Thursday, July 22, 2010

Does Trevor Johnson believe this is art, or is he just messing with us?

As I’ve mentioned before, a lot of Seattle coffee shops display and sell local art. Right now, the works of one Trevor Johnson adorn the walls of Zeitgeist Coffee, located near Seattle’s Pioneer Square and International District. Mr. Johnson apparently works in Styrofoam. His art consists of chunks of it glued together and painted various solid colors, as seen in this image taken with my not-so-great cell phone camera:

The pieces are labeled “Flotsam Red”, “Flotsam Blue”, etc. Price tag on each: $150.

Okay. I have respect for experimental art, writing, photography, music, and cinematography. I think it’s great when people go out on a limb and try something that’s never been tried before. But somehow, I’m not feeling much respect or awe for “Flotsam Green” and “Flotsam White”. Maybe if they were priced at, say, $15 each, and maybe if there were some sort of meaningful explanation posted, saying, “These are beastly chunks of Styrofoam I found floating in the Puget Sound, and I have made art from them to bring awareness to the human effect on the environment. All proceeds go to Puget Sound cleanup efforts!” then maybe I would feel different. But I don’t think this is an environmental statement. The unpainted parts of the Styrofoam look very white and clean. They don’t look to have ever floated alongside kelp and jellyfish in the Puget Sound. On an artistic level, I don’t think it took a lot of skill to glue this Styrofoam together and give it thick coats of acrylic paint. But maybe that’s the point. Maybe Mr. Johnson is making fun of Seattle. Maybe he is saying, “Let’s see if some latte-drinking dumbass will actually pay $150 for a bunch of painted Styrofoam chunks. Or maybe there’s some deeper meaning that is just too profound for my mind to grasp. Maybe Mr. Johnson is a genius and I just can’t see it.


  1. This reminds me of an experience I had in college. In my junior year "Literature of the Holocaust" class, the professor assigned us the book "Fragments" by Binjamin Wilkomirski. The story's all about how he grew up in a series of concentration camps, totally on his own, at the age of five to seven years old. It's a very brutal book, very graphic, lots of violence.

    At the end of the assignment the professor told us that Binjamin Wilkomirski had actually come under intense fire after the story was published because some background research had been conducted and it appeared that he'd actually made the whole thing up.

    A collective gasp of outrage went up from my from my frozen little midwinter undergraduate class. You could practically see the cloud the steam from all those little gasps made.

    But then my professor asked a question I'll NEVER forget. She said, "Does it even matter if it's real or not?"

    When one trembling (still outraged, apparently) young man asked her what she meant, she said:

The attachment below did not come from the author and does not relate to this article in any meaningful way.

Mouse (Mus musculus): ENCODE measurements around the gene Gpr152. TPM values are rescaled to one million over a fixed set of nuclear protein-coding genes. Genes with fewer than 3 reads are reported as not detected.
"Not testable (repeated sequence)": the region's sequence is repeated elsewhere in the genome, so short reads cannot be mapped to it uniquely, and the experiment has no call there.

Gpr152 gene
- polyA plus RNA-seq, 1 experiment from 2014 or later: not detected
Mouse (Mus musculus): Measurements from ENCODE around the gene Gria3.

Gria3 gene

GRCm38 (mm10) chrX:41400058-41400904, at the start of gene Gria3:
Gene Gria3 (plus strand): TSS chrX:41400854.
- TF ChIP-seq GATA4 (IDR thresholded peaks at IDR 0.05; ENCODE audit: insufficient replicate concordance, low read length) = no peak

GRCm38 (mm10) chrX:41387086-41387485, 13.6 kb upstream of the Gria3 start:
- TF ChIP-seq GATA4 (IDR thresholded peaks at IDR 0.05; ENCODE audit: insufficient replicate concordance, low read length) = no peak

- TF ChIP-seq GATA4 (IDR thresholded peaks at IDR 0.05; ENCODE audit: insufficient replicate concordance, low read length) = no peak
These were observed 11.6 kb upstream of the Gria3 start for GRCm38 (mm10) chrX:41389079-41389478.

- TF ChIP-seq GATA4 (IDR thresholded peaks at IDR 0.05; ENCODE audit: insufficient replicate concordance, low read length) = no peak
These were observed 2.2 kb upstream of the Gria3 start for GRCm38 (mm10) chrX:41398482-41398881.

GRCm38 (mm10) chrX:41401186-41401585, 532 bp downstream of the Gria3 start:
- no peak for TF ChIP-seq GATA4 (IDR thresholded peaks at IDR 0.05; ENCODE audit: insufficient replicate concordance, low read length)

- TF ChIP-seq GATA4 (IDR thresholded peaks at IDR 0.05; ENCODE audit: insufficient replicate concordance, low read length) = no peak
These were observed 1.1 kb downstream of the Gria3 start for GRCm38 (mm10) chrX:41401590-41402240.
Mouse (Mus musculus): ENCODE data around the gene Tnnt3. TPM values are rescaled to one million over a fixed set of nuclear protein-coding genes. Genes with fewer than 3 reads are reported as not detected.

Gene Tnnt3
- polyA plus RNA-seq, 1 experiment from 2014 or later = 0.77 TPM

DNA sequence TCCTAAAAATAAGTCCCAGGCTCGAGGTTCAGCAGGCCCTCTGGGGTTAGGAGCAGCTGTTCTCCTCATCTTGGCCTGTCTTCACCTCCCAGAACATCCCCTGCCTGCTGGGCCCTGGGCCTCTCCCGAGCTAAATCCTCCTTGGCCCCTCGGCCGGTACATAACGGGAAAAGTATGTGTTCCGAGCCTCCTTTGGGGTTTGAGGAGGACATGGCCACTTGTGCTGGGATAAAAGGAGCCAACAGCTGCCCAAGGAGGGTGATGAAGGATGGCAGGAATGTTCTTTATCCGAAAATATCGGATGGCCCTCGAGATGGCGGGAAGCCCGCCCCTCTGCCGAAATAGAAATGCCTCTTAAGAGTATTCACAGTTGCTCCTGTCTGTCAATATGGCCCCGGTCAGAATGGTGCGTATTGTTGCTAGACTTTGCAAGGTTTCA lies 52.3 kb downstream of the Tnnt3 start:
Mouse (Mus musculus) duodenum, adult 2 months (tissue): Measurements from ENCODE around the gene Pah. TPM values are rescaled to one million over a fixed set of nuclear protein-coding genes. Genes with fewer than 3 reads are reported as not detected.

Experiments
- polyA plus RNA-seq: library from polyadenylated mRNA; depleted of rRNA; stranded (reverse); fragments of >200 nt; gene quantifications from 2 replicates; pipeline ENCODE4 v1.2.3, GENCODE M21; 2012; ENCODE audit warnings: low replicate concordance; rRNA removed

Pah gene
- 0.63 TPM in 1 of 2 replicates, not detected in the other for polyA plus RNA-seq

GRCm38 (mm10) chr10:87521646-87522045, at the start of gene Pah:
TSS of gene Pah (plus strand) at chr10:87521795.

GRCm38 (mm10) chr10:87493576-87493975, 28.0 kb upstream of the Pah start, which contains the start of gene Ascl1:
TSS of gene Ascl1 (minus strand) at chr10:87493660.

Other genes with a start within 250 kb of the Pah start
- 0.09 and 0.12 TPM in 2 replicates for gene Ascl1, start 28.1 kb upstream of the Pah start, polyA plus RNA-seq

"You still felt it didn't you? You felt it as if it were real."

    She was right. The lesson I took from that is that art is what you feel about it. It doesn't matter what anyone says or how any institution or organization rates it. Or even if the whole thing is a total lie. It's how YOU feel. Because that's the only thing that's really real. Your reality as felt by you.

  2. Minima is right on. Art is as you interpret it, and I think "Flotsam Blue" is a scam.

  3. Ugh, I fucking hate styrofoam...
    - 小Lo

  4. Back in art school we had a project for a 3-D design class in which we were supposed to decorate a cardboard box. I had just learned that shippers were playing around with using popcorn to replace packing peanuts in shipping containers, so I planned to fill a cardboard box with popcorn. But I flaked out and had to buy a box of microwave popcorn packets at the last minute and use the microwave in the cafeteria to pop it. When time came to present the box, I explained where the idea came from, and the first question my professor asked was "where did you get the popcorn?"

    Art professors frequently ask students "what is art?" Looking, back, I don't think the question was supposed to have an answer; I think instead it was intended to get the students to think about that very question. Of course, I joined the Art department fresh out of Computer Science and Engineering, so I felt it was my obligation to find an answer. "Art is the study of intent and consequence."

    By that definition, what the artist meant by the piece is as important as the piece itself, and how you feel about the piece both before and after you know the artist's intent is equally as important. For Minima's story, does it matter if it's real or not because you still felt it? Yes, it does, and how you feel after having been asked if you felt it also matters.

    For "Flotsam Blue", I agree with Anonymous in that I hate styrofoam, and I agree with Augustin in that I think the artist is full of crap. But I hold a tiny hope that someday I might hear the artist's explanation for the piece, and then maybe I'll think something new. But if I had painted a piece of styrofoam and mounted it on a glass plate to hang as art, I would have been full of crap.